You can tell what a person thinks about you by looking at his face. If someone glares at you, furrows his brow and frowns, you can be pretty sure that he's not too happy with you. But if he smiles, you know that he's happy with you. Facial expressions speak volumes.

The LORD's face shines at us. His face is not dark, somber, hidden by shadows. It shines.

And the result is grace. The grace of God comes shining towards us. The free grace of God radiates towards us from the brilliant, shining face of our God.

iii. Third line: The LORD turn His face toward you and give you peace. Not only do we enjoy the benefit of the shining face of God. Even more - he turns his face toward us. He looks directly at us. Like fathers and mothers look carefully at their children, so God the Father looks at us. He wants to see us. He gives us his full attention.

And the result is peace. The LORD who lifts up his face upon us gives us his peace. Things are well. He has made things well. We broke the relationship by our sin. But God, who blesses us and who showers us with his free grace in Jesus Christ, restores peace. He makes things well.

The LORD blesses us. The LORD makes his face shine upon us. The LORD even turns his face toward us.

These three actions of God result in protection, pardon and peace. The LORD keeps us as we trek to the Promised Land. In his grace we live in peace with him.

Protection, pardon and peace. Three great works of the Triune God. The Father protects us; the Son pardons us; the Holy Spirit fills us with peace.

This is what has been pronounced to you every Sunday during the past year. These are powerful words. Not powerful in the sense of magical. But powerful because they are the words of God. They are powerful because God will do what these words say. He will bless you. He will keep you. He will make his face shine upon you. He will be gracious to you. He will turn his face toward you. He will give you peace.

Accept these words in faith - each of you. They will strengthen you and encourage you - each of you.

I say "each of you" because the word "you" is in the singular every time. All six times.

That means, first of all, that the blessing is for the whole congregation of God's people. As a unit. As a body. The body of Christ.

But then also for each individual in the congregation/body. Every Sunday the blessing comes to the congregation as a whole and then also to each individual member of the church. You may, in your mind, take out the word "you", and replace it with your personal name.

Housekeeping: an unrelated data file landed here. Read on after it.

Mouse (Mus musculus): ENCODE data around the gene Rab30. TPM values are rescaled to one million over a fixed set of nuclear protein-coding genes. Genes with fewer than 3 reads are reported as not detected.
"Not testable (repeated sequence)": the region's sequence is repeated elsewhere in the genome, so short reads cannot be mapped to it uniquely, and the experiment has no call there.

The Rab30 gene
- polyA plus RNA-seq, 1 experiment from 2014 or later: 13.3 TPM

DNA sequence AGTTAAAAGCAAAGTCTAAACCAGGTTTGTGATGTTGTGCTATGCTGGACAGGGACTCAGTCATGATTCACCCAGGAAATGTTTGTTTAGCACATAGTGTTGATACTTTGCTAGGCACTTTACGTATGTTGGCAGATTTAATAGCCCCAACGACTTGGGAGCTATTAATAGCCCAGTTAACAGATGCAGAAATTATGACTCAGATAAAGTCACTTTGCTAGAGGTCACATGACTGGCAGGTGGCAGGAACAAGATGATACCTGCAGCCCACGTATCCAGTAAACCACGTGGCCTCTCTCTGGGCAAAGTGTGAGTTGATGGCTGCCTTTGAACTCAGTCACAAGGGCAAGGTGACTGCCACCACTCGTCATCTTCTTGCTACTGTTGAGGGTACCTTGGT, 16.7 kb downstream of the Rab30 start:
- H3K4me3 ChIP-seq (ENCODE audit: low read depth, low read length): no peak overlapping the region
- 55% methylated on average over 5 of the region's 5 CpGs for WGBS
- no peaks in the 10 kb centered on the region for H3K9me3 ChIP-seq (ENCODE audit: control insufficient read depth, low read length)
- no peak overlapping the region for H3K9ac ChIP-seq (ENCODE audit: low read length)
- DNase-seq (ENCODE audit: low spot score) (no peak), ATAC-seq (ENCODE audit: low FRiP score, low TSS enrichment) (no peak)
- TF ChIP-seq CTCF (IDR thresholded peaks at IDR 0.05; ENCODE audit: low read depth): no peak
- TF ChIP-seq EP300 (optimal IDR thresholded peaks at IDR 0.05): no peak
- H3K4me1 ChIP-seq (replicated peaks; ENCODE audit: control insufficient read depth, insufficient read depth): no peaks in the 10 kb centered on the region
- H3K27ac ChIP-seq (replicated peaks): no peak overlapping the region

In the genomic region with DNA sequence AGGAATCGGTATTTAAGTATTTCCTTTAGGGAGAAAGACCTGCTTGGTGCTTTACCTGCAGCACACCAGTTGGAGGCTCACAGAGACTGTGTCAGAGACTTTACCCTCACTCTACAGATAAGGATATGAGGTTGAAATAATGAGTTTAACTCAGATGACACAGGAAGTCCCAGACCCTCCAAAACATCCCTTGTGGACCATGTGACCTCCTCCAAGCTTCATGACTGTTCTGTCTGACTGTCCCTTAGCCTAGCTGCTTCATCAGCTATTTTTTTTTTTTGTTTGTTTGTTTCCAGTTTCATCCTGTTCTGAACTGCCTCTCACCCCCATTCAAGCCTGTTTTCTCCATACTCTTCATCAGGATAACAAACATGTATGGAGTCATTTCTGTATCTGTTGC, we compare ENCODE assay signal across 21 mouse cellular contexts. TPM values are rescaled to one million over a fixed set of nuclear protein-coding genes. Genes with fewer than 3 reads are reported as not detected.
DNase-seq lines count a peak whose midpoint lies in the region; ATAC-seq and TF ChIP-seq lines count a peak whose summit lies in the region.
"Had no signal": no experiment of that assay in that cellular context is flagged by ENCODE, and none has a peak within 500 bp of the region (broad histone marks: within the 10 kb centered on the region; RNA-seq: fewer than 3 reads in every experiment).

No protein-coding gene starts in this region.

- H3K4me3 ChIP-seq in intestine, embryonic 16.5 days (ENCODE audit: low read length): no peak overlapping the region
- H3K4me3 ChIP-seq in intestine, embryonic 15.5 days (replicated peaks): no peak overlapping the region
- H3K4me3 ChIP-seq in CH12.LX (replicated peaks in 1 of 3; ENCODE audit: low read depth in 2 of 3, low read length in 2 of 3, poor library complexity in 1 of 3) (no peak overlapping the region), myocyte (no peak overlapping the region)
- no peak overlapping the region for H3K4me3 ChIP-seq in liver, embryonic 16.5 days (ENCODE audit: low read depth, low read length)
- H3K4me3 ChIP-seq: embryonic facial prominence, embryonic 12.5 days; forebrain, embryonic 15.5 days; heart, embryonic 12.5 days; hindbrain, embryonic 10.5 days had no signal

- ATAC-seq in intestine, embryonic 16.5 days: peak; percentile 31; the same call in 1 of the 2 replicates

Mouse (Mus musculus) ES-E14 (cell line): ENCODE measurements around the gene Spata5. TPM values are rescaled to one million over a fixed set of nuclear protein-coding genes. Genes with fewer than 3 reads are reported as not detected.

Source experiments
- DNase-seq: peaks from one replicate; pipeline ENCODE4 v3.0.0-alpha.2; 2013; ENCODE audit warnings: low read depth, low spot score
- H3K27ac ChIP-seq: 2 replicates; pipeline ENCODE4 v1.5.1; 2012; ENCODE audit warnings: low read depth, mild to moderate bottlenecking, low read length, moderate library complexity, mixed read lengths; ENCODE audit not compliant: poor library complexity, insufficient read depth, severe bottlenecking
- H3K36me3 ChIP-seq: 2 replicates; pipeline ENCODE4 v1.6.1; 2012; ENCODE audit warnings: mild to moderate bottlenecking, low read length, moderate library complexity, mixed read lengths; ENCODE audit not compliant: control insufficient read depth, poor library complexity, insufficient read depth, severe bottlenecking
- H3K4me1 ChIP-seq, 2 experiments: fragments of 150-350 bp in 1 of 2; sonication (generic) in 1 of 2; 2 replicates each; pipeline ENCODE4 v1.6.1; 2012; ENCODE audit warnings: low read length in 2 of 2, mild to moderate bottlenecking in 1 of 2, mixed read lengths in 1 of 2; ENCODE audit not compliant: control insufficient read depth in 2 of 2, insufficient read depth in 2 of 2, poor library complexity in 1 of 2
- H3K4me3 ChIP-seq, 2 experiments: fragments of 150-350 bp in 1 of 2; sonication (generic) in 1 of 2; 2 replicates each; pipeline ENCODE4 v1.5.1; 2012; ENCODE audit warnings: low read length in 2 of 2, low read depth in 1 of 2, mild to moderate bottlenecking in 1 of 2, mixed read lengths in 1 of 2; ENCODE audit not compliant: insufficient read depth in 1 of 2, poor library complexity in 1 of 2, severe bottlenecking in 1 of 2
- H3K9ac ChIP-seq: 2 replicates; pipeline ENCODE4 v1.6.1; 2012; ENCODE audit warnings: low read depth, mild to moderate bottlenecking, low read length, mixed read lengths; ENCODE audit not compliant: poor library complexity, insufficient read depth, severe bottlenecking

3. The effect.

The effect / result / outcome of the blessing is that the Name of God is put upon us. The priests put the name of the LORD upon the people of Israel. They even had to raise their hands to symbolize the flow of blessings and the placing of the LORD's name upon the people.

Christ, the final priest, also raised his hands over the heads of his disciples when he blessed them (end of Luke). It is Jesus Christ who has finally and perfectly put God's name upon us. It is through him, through his sacrifice, that we become children of God. Adopted children. But children nonetheless. An adopted child receives the name of his new father. So we, adopted by God through the work of Jesus Christ, receive the name of God the Father.

In the name of Jesus Christ, the minister raises his hands and puts the name of the LORD upon you. Upon your heads. You leave bearing the name of God. You are the people who wear the Name of the everlasting LORD. It's like it's been stamped on your forehead.

Will we understand that? Will we live accordingly? Will we, in this new year, makes sure we do not disgrace the name we bear upon our heads? That we not dishonour the name of God?

We do well to listen carefully to the benediction each time it is spoken. They are solemn words. Climactic words. They are good news. Receive the gospel flowing forth from them. Let the name of God be put upon you. And know that God will bless you.

Last words: "And I will bless them." God will bless you. There's no question. He will bless his people. He will bless us in this new year - at school, work, home, in our congregational activities.

Receive the blessing of the LORD. Receive it every Sunday. Receive it today. Receive it in faith. Leave the old year and enter the new enjoying the protection, the pardon and the peace of God. Protection, pardon and peace for God's people in the year of our Lord, 2003. AMEN


* As a matter of courtesy please advise Rev. George van Popta, if you plan to use this sermon in a worship service.   Thank-you.
The source for this sermon was: http://www.ancasterchurch.on.ca/sermons/dec3102.html

(c) Copyright 2002, Rev. George van Popta